Poppy, or Papaver, L. a genus ants comprising nine species, eight of which are indigenous : the following, of these, are the most remarkable:

1. The Rhoeos, Red Poppy,. Corn-rose, Cop-rose, or Head-wakk, grows in corn-fields, and flowers from June till August. The petals, when infused, yield a fine colour , and a syrup is prepared from such infusion, which partakes in some measure of the properties of opium, and is occasionally used in coughs, and catarrhal affections, on account of its anodyne effects.—These flower-leaves also yield, on expression, a bright-red juice, which imparts its colour to water, and the tint of which may be greatly improved by the addition of the vitriolic acid. Thus cloth, linen, and especially silk and cotton, were dyed of a beautiful deep-red shade.—The stuffs, previously immersed in a solution of bismuth, acquired a yellow cast; though Dambourney obtained only a pale nut-colour.

2. The album, v. somnifcrum, White or Wild Poppy, is found in neglected gardens and cornfields, where it flowers in the month of June or July. The juice, which, after making incisions,exudes from the heads of this species, is suffered to inspissate by the heat of the sun, and thus affords the drag called Opium. An extract is also prepared from these seed-vessels ; which, being less powerful than the foreign opium, is given in a double quantity, to produce similar effects. The seeds are very nourishing ; are divested of the narcotic property of the flower; and yield on expression a mild, sweet oil, little inferior to that of almonds : hence, they are often employed as an article of diet. — LiNNAEUS counted in one poppy-head 32,000 seeds ; and as there are white and blue grains, we understand from an experienced gardener, that the former, when found in heads, the capsule onpulse of which is of a blueish cast, are the most successful for propagating the species, and likewise afford a larger proportion of sweet-oil than the blue seed.

Poppies grow in almost every soil, but they flourish most luxuriantly in rich loamy ground, well manured with rotten dung, and frequently ploughed or turned, so as to render it mellow. The seeds may then be either drilled in rows about nine inches apart, or sown broad-cast, first towards the end of February, and a second time in March: though the latter process is sometimes followed, for winter-seed, in the month of September or October. As soon as the plants appear, they must be carefully weeded, by which means their growth will be promoted ; so that each root will produce from four to ten heads, or pods, containing large variegated flowers. When the leaves begin to wither, it will be proper to extract the opium : for this purpose, four or five longitudinal incisions, about one inch in length, must be made on one side of the head, so as to cut through the outer or scarf-skin, without injuring the seeds. In consequence of such wound, a glutinous milky fluid will exude, which should not be removed till the succeeding clay, when it ought to be scraped off into proper vessels; and, in the course of one or two days, the opium will be of a proper consistence to be formed into a mass. The opposite side must next be wounded in a similar manner, in order that the viscous juice may be completely extracted.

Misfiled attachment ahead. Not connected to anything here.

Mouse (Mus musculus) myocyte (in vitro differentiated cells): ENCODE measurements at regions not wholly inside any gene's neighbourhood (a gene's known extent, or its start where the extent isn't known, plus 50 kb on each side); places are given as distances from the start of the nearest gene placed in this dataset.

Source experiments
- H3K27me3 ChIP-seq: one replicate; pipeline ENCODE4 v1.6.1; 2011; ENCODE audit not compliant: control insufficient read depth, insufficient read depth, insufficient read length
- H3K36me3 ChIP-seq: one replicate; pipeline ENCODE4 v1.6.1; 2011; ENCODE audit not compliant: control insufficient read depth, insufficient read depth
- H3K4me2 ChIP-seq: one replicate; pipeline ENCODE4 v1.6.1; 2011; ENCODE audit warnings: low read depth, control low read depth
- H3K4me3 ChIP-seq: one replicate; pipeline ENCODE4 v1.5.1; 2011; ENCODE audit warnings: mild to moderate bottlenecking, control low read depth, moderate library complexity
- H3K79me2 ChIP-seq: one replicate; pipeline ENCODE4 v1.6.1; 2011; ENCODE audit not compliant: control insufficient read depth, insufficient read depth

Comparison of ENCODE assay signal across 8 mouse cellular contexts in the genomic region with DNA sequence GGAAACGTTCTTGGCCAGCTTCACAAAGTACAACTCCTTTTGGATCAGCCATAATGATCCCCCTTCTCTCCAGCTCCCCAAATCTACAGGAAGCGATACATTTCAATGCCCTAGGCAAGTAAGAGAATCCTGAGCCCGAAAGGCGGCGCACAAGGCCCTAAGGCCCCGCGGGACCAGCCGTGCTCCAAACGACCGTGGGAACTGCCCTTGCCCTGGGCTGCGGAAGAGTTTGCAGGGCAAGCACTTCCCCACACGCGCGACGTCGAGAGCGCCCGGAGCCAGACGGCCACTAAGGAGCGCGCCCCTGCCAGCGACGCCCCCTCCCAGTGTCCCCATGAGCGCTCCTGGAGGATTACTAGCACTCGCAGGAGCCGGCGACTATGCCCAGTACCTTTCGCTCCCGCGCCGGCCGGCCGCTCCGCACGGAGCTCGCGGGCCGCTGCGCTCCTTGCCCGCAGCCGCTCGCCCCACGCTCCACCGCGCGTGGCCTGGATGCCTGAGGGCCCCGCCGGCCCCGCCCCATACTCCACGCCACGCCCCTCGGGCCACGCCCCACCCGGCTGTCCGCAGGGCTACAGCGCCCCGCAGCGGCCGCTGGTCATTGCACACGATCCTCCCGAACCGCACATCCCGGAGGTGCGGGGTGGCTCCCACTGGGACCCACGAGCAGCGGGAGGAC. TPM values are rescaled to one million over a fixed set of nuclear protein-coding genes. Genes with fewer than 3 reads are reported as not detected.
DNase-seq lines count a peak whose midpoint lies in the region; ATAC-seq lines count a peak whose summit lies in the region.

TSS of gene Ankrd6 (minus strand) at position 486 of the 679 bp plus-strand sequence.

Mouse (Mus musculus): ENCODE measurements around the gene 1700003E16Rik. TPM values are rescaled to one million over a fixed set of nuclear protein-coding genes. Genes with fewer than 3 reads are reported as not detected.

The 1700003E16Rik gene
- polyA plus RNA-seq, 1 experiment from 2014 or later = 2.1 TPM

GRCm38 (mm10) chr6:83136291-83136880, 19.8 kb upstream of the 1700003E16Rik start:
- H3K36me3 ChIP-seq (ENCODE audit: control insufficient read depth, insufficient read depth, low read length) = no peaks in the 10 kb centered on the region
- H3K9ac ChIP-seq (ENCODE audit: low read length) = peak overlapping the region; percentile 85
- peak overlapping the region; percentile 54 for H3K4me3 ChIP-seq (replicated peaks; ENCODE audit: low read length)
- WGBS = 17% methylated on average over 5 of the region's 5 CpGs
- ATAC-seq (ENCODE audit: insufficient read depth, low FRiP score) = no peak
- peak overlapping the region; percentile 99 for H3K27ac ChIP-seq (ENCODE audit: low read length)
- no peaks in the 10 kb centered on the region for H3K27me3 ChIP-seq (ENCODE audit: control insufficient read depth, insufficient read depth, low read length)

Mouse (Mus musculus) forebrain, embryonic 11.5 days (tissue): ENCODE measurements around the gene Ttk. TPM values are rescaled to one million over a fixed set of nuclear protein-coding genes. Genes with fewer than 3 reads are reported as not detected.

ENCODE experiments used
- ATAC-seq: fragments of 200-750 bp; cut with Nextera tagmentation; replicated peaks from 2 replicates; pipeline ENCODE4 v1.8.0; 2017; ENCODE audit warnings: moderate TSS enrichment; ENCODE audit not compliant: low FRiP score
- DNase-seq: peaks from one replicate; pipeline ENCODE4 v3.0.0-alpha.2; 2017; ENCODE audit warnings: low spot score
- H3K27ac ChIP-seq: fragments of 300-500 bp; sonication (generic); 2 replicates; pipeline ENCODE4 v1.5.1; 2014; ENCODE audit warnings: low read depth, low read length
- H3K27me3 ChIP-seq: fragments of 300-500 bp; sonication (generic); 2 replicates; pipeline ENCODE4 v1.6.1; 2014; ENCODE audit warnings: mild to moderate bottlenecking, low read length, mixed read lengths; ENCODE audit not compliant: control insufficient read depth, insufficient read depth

In the year 1796, the Society for the Encouragement of Arts, etc. granted the premium of fifty guineas to Mr. Ball; and also a similar reward to Mr. Jones ; for their exertions in obtaining the largest quantity of British Opium. As their method was nearly similar to that above described, it is but justice to observe, that their preparations have received the sanction of several medical gentlemen, in whose opinion, the new produce is in all respects equal to the best Turkey opium.

3. The Argemone, Prickly, or Long Rough-headed Poppy, is an annual plant thriving in cornfields ; flowering in the months of June and July.—This weed much resembles the Red Poppy, and grows in similar places, though the former delights more in a sandy soil: hence it ought to be distinguished from the genuine plant, by its prickly seed-capsule, and the black points of its red flower-leaves.